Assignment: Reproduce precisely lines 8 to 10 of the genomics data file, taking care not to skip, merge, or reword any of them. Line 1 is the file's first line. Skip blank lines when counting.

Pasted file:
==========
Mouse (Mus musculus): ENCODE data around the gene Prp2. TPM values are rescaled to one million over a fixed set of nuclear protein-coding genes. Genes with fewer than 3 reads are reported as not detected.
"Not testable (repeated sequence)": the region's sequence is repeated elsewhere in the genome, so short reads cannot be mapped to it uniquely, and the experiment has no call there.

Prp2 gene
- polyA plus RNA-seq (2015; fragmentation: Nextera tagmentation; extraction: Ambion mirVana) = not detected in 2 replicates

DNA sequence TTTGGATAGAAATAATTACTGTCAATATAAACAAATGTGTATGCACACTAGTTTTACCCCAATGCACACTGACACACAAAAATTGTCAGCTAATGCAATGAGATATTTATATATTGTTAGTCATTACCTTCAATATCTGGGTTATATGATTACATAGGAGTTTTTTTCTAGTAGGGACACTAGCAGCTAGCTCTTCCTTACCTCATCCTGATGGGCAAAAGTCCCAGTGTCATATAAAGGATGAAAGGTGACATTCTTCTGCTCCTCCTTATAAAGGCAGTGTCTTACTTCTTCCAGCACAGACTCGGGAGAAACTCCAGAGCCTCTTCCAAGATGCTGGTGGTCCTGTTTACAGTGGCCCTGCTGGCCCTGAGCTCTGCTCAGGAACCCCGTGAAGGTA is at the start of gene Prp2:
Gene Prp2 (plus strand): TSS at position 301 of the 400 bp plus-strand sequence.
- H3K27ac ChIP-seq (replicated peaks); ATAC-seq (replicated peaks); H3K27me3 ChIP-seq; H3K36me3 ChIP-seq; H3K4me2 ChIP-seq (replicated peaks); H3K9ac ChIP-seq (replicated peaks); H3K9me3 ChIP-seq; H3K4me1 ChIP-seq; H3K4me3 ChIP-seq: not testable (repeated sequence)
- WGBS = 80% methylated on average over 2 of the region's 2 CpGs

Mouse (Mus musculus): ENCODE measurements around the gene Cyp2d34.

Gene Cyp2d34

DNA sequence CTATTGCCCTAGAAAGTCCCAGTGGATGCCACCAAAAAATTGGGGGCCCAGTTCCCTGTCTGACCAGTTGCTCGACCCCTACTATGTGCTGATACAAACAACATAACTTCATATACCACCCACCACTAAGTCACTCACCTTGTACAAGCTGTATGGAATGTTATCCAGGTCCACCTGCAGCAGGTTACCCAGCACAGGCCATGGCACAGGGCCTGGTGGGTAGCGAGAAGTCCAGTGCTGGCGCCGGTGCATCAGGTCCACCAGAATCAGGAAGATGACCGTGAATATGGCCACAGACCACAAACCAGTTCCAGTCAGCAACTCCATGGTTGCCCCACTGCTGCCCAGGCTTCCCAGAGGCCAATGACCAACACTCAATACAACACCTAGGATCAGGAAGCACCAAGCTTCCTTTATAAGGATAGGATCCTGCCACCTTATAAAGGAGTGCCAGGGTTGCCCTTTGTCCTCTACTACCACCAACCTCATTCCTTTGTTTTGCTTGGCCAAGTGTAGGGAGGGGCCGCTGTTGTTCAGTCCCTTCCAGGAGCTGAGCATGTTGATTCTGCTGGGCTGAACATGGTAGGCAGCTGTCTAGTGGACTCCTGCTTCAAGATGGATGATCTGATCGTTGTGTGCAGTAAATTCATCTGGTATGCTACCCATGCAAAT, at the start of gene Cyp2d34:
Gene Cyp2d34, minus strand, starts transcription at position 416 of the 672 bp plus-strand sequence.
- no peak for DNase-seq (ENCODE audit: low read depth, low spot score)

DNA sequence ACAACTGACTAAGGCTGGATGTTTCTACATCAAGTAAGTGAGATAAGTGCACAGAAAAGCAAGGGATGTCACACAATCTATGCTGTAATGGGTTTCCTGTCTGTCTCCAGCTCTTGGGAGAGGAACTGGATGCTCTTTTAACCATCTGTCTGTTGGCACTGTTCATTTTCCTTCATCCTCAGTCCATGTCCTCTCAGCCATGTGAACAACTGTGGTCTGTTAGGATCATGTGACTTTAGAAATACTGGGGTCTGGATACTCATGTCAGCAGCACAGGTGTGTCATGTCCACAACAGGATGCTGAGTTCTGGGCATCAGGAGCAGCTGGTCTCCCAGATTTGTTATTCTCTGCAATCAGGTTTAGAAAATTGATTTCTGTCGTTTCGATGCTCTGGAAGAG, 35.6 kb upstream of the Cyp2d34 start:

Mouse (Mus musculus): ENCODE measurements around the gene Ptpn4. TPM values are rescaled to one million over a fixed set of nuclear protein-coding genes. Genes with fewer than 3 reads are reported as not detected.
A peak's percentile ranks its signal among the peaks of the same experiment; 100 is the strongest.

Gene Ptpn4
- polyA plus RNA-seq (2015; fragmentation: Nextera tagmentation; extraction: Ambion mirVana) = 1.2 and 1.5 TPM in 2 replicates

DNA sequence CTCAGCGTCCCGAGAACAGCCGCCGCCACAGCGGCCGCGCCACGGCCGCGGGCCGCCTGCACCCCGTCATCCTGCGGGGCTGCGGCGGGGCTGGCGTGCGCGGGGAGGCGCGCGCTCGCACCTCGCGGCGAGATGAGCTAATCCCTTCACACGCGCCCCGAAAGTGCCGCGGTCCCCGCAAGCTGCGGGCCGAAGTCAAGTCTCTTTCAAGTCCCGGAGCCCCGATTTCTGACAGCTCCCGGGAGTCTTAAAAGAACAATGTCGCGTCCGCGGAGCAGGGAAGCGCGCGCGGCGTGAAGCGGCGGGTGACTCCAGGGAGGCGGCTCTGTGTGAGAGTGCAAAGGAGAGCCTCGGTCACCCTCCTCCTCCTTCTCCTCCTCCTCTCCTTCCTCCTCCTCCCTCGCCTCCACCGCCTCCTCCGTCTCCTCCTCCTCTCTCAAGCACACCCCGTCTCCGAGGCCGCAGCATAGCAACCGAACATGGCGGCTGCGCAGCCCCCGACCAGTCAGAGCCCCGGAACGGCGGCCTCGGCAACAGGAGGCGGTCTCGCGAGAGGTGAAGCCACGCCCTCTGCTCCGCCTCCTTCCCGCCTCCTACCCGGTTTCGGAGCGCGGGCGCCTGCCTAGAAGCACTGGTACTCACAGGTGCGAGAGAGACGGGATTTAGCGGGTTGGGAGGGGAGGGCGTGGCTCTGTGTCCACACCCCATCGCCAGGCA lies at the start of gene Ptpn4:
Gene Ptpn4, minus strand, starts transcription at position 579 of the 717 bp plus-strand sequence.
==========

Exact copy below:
- WGBS = 80% methylated on average over 2 of the region's 2 CpGs

Mouse (Mus musculus): ENCODE measurements around the gene Cyp2d34.

Gene Cyp2d34